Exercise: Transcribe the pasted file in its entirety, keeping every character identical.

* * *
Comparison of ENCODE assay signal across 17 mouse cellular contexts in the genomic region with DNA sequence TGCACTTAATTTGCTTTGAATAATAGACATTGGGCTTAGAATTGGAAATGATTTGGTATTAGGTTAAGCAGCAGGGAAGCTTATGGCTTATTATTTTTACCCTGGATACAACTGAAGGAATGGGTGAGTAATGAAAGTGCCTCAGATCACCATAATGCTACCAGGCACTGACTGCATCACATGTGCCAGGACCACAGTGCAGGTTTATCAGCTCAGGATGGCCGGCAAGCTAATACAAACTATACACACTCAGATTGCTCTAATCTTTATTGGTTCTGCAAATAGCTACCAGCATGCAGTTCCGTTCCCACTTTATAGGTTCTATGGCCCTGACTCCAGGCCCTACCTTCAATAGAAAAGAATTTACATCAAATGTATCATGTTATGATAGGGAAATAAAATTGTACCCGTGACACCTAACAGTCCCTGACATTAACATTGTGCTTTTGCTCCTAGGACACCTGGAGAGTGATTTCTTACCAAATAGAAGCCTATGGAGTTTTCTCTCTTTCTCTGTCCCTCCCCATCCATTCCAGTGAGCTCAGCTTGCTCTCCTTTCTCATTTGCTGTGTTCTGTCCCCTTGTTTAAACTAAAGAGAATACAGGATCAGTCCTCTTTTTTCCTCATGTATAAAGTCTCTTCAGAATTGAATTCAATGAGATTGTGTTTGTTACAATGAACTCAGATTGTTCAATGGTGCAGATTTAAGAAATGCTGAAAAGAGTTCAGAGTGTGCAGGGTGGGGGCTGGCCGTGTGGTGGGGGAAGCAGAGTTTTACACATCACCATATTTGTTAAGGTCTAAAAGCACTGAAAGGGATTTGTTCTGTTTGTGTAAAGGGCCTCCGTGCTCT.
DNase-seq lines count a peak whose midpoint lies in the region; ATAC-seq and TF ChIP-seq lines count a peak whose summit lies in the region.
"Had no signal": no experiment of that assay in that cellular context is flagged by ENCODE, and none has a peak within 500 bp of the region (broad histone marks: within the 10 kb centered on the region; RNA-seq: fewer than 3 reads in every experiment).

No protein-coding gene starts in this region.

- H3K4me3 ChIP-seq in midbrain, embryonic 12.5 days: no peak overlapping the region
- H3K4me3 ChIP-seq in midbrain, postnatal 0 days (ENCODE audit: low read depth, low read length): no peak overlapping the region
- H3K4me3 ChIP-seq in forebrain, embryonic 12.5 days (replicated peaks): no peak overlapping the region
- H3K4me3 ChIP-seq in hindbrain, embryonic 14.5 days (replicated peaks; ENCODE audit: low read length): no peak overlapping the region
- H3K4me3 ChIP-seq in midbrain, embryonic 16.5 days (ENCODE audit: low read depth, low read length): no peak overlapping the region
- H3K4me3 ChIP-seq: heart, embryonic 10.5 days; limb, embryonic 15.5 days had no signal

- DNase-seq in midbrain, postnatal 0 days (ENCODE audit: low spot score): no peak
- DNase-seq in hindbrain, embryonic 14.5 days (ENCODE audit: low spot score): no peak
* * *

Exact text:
Comparison of ENCODE assay signal across 17 mouse cellular contexts in the genomic region with DNA sequence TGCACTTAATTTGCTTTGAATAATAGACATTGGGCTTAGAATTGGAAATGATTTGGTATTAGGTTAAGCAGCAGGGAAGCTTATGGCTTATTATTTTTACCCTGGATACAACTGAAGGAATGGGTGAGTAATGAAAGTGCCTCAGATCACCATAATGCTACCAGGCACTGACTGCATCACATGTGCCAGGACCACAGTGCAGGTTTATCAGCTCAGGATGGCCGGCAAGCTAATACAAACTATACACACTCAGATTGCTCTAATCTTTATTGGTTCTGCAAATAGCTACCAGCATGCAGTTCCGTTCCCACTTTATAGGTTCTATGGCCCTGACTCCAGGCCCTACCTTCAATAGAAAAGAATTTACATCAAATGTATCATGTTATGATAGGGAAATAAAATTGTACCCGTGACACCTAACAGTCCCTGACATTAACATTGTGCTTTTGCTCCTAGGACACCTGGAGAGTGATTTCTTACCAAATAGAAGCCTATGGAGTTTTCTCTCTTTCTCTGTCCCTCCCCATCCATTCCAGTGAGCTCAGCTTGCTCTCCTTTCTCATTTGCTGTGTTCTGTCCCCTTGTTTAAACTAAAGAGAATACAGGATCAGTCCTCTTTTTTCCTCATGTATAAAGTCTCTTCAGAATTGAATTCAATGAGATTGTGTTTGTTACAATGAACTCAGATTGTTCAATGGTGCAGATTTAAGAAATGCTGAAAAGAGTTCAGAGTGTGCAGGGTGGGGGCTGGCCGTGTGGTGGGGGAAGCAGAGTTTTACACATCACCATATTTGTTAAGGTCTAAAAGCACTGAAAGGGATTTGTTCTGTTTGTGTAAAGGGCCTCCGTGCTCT.
DNase-seq lines count a peak whose midpoint lies in the region; ATAC-seq and TF ChIP-seq lines count a peak whose summit lies in the region.
"Had no signal": no experiment of that assay in that cellular context is flagged by ENCODE, and none has a peak within 500 bp of the region (broad histone marks: within the 10 kb centered on the region; RNA-seq: fewer than 3 reads in every experiment).

No protein-coding gene starts in this region.

- H3K4me3 ChIP-seq in midbrain, embryonic 12.5 days: no peak overlapping the region
- H3K4me3 ChIP-seq in midbrain, postnatal 0 days (ENCODE audit: low read depth, low read length): no peak overlapping the region
- H3K4me3 ChIP-seq in forebrain, embryonic 12.5 days (replicated peaks): no peak overlapping the region
- H3K4me3 ChIP-seq in hindbrain, embryonic 14.5 days (replicated peaks; ENCODE audit: low read length): no peak overlapping the region
- H3K4me3 ChIP-seq in midbrain, embryonic 16.5 days (ENCODE audit: low read depth, low read length): no peak overlapping the region
- H3K4me3 ChIP-seq: heart, embryonic 10.5 days; limb, embryonic 15.5 days had no signal

- DNase-seq in midbrain, postnatal 0 days (ENCODE audit: low spot score): no peak
- DNase-seq in hindbrain, embryonic 14.5 days (ENCODE audit: low spot score): no peak